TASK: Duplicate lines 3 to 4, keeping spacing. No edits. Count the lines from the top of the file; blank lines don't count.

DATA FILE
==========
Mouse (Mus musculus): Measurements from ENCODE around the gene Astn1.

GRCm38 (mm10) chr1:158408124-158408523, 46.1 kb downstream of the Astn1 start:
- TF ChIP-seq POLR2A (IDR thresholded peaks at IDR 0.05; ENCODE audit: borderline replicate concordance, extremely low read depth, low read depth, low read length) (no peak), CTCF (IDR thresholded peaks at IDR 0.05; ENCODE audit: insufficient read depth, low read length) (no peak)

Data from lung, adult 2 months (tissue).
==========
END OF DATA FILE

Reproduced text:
- TF ChIP-seq POLR2A (IDR thresholded peaks at IDR 0.05; ENCODE audit: borderline replicate concordance, extremely low read depth, low read depth, low read length) (no peak), CTCF (IDR thresholded peaks at IDR 0.05; ENCODE audit: insufficient read depth, low read length) (no peak)

Data from lung, adult 2 months (tissue).